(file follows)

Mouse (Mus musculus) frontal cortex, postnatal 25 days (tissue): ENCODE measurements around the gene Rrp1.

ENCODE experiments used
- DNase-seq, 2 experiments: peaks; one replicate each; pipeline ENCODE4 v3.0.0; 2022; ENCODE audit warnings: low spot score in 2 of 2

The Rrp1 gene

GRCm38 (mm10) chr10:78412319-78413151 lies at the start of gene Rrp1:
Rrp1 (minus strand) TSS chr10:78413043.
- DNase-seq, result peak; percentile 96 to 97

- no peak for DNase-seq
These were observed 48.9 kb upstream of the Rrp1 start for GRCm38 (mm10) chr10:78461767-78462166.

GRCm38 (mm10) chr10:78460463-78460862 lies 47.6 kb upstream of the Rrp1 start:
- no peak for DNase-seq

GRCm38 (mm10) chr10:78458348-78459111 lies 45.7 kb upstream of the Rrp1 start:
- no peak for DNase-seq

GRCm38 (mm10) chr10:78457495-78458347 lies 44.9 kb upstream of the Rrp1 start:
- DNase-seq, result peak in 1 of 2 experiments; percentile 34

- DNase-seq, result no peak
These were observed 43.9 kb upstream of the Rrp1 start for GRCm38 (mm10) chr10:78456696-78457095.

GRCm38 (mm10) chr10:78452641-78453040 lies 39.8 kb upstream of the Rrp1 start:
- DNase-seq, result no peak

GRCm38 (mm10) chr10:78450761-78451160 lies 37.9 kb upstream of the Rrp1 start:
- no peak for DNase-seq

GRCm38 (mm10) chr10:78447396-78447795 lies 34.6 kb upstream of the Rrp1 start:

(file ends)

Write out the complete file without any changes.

Mouse (Mus musculus) frontal cortex, postnatal 25 days (tissue): ENCODE measurements around the gene Rrp1.

ENCODE experiments used
- DNase-seq, 2 experiments: peaks; one replicate each; pipeline ENCODE4 v3.0.0; 2022; ENCODE audit warnings: low spot score in 2 of 2

The Rrp1 gene

GRCm38 (mm10) chr10:78412319-78413151 lies at the start of gene Rrp1:
Rrp1 (minus strand) TSS chr10:78413043.
- DNase-seq, result peak; percentile 96 to 97

- no peak for DNase-seq
These were observed 48.9 kb upstream of the Rrp1 start for GRCm38 (mm10) chr10:78461767-78462166.

GRCm38 (mm10) chr10:78460463-78460862 lies 47.6 kb upstream of the Rrp1 start:
- no peak for DNase-seq

GRCm38 (mm10) chr10:78458348-78459111 lies 45.7 kb upstream of the Rrp1 start:
- no peak for DNase-seq

GRCm38 (mm10) chr10:78457495-78458347 lies 44.9 kb upstream of the Rrp1 start:
- DNase-seq, result peak in 1 of 2 experiments; percentile 34

- DNase-seq, result no peak
These were observed 43.9 kb upstream of the Rrp1 start for GRCm38 (mm10) chr10:78456696-78457095.

GRCm38 (mm10) chr10:78452641-78453040 lies 39.8 kb upstream of the Rrp1 start:
- DNase-seq, result no peak

GRCm38 (mm10) chr10:78450761-78451160 lies 37.9 kb upstream of the Rrp1 start:
- no peak for DNase-seq

GRCm38 (mm10) chr10:78447396-78447795 lies 34.6 kb upstream of the Rrp1 start: